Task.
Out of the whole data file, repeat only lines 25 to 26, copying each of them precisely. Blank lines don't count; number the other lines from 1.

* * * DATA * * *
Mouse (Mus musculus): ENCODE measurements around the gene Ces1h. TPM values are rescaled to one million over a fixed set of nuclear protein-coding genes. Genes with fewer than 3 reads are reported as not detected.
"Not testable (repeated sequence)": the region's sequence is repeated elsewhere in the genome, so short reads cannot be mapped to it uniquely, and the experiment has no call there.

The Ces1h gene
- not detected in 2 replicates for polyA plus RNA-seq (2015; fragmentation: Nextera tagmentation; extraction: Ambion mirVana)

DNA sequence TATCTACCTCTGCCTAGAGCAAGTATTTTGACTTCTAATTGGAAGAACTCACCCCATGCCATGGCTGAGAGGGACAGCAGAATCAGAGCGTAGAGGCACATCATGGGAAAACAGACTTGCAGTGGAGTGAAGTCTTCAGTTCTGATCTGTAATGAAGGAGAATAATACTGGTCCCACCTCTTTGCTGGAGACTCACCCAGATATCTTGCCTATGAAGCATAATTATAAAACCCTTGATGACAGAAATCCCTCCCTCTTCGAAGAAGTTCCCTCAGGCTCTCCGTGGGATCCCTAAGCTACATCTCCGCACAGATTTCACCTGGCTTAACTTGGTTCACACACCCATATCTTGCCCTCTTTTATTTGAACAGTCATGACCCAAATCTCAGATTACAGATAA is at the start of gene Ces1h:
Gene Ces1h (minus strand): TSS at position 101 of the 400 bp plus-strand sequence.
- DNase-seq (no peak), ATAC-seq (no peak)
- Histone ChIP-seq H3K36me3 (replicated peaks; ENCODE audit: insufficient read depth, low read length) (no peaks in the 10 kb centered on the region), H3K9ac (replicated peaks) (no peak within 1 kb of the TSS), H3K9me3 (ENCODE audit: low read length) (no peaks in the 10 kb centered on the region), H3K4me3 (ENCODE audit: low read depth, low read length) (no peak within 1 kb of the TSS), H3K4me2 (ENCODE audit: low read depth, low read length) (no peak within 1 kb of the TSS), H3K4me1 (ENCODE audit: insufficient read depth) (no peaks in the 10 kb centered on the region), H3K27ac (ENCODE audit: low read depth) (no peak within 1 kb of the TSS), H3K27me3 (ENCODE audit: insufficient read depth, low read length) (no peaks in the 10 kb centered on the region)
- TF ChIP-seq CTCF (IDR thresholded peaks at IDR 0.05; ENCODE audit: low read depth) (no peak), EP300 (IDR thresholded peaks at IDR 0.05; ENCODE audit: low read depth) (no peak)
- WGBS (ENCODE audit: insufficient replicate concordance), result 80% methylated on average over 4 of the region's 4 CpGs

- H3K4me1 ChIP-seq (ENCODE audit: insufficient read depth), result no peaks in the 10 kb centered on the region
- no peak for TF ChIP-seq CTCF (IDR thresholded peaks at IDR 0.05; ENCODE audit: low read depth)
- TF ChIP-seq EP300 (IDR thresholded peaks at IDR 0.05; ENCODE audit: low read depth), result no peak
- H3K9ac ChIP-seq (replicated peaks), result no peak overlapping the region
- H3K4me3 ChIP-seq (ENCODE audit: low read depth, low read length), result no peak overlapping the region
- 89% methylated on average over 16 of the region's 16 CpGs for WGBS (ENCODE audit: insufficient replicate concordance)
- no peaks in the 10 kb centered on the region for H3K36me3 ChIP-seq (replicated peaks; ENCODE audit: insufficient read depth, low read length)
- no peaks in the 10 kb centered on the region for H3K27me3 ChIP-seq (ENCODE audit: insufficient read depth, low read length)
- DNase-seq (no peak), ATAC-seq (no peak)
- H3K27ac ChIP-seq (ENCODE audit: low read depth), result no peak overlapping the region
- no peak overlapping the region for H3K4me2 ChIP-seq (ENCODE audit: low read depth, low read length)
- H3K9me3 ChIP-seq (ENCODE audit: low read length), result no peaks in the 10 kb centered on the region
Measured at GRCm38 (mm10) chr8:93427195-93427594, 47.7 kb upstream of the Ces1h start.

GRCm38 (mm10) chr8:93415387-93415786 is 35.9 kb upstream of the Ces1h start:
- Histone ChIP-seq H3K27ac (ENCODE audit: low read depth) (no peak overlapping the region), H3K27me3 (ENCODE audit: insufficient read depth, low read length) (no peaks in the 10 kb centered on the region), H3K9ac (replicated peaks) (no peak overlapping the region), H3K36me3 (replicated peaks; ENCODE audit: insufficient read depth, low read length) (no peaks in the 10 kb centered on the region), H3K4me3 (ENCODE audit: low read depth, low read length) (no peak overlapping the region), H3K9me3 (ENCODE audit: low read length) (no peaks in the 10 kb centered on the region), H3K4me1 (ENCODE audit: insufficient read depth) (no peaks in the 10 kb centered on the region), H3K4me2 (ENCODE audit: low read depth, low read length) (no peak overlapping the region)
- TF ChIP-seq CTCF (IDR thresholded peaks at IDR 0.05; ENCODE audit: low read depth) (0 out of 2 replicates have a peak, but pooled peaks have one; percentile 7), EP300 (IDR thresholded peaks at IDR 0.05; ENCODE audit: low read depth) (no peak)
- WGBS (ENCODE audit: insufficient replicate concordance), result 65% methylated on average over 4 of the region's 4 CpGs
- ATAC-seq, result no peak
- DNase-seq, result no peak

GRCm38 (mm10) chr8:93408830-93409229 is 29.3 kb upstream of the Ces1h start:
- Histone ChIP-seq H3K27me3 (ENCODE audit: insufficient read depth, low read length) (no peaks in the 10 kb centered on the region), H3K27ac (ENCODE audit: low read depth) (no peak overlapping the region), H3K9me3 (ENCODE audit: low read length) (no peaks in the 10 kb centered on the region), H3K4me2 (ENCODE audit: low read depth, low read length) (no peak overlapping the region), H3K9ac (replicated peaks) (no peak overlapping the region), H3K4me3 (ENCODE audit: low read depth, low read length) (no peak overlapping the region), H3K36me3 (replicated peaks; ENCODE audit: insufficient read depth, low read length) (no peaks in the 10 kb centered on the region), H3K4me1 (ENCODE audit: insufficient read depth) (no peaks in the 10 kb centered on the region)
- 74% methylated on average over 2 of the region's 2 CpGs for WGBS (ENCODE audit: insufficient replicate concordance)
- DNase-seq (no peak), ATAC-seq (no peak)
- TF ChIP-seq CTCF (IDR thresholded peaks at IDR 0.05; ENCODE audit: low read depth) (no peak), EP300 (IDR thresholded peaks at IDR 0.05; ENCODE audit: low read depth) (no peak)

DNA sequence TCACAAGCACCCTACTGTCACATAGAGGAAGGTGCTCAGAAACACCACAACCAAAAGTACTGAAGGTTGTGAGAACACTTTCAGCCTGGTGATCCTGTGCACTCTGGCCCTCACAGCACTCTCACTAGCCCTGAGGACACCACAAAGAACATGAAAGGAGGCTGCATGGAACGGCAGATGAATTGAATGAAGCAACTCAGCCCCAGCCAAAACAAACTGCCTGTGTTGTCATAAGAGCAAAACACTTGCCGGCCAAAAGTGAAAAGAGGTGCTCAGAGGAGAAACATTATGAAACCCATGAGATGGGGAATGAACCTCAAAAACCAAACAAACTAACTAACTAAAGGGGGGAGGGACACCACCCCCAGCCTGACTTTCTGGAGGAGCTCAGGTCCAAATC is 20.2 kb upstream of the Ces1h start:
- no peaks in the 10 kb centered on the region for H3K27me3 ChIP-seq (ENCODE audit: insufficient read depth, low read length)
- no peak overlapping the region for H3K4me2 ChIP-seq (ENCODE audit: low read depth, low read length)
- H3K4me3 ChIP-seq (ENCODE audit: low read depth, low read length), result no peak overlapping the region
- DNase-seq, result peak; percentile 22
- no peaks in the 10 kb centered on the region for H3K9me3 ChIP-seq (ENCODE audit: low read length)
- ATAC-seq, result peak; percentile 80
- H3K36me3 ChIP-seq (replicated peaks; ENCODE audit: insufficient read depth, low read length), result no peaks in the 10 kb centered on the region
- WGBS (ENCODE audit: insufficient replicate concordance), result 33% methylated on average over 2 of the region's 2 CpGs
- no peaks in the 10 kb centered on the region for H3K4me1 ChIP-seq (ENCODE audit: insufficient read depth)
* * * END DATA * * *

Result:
- Histone ChIP-seq H3K27ac (ENCODE audit: low read depth) (no peak overlapping the region), H3K27me3 (ENCODE audit: insufficient read depth, low read length) (no peaks in the 10 kb centered on the region), H3K9ac (replicated peaks) (no peak overlapping the region), H3K36me3 (replicated peaks; ENCODE audit: insufficient read depth, low read length) (no peaks in the 10 kb centered on the region), H3K4me3 (ENCODE audit: low read depth, low read length) (no peak overlapping the region), H3K9me3 (ENCODE audit: low read length) (no peaks in the 10 kb centered on the region), H3K4me1 (ENCODE audit: insufficient read depth) (no peaks in the 10 kb centered on the region), H3K4me2 (ENCODE audit: low read depth, low read length) (no peak overlapping the region)
- TF ChIP-seq CTCF (IDR thresholded peaks at IDR 0.05; ENCODE audit: low read depth) (0 out of 2 replicates have a peak, but pooled peaks have one; percentile 7), EP300 (IDR thresholded peaks at IDR 0.05; ENCODE audit: low read depth) (no peak)